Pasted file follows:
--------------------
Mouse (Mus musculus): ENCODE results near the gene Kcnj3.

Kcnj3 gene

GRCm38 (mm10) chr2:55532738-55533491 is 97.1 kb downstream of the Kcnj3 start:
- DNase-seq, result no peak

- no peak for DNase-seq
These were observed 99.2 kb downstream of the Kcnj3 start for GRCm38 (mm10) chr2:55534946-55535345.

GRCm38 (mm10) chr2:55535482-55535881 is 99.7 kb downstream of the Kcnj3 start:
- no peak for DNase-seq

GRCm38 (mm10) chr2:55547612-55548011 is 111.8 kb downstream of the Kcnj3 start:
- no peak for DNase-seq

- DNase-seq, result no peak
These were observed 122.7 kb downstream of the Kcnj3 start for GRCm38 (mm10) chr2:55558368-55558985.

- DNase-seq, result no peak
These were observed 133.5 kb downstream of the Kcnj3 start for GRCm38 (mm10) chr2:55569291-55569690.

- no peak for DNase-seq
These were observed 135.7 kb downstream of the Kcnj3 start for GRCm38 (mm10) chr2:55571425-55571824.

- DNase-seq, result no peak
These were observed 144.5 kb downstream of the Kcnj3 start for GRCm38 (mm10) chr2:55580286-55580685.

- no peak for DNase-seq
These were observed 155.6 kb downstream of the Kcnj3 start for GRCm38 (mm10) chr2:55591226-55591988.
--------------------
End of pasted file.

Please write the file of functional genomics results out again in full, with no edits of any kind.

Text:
Mouse (Mus musculus): ENCODE results near the gene Kcnj3.

Kcnj3 gene

GRCm38 (mm10) chr2:55532738-55533491 is 97.1 kb downstream of the Kcnj3 start:
- DNase-seq, result no peak

- no peak for DNase-seq
These were observed 99.2 kb downstream of the Kcnj3 start for GRCm38 (mm10) chr2:55534946-55535345.

GRCm38 (mm10) chr2:55535482-55535881 is 99.7 kb downstream of the Kcnj3 start:
- no peak for DNase-seq

GRCm38 (mm10) chr2:55547612-55548011 is 111.8 kb downstream of the Kcnj3 start:
- no peak for DNase-seq

- DNase-seq, result no peak
These were observed 122.7 kb downstream of the Kcnj3 start for GRCm38 (mm10) chr2:55558368-55558985.

- DNase-seq, result no peak
These were observed 133.5 kb downstream of the Kcnj3 start for GRCm38 (mm10) chr2:55569291-55569690.

- no peak for DNase-seq
These were observed 135.7 kb downstream of the Kcnj3 start for GRCm38 (mm10) chr2:55571425-55571824.

- DNase-seq, result no peak
These were observed 144.5 kb downstream of the Kcnj3 start for GRCm38 (mm10) chr2:55580286-55580685.

- no peak for DNase-seq
These were observed 155.6 kb downstream of the Kcnj3 start for GRCm38 (mm10) chr2:55591226-55591988.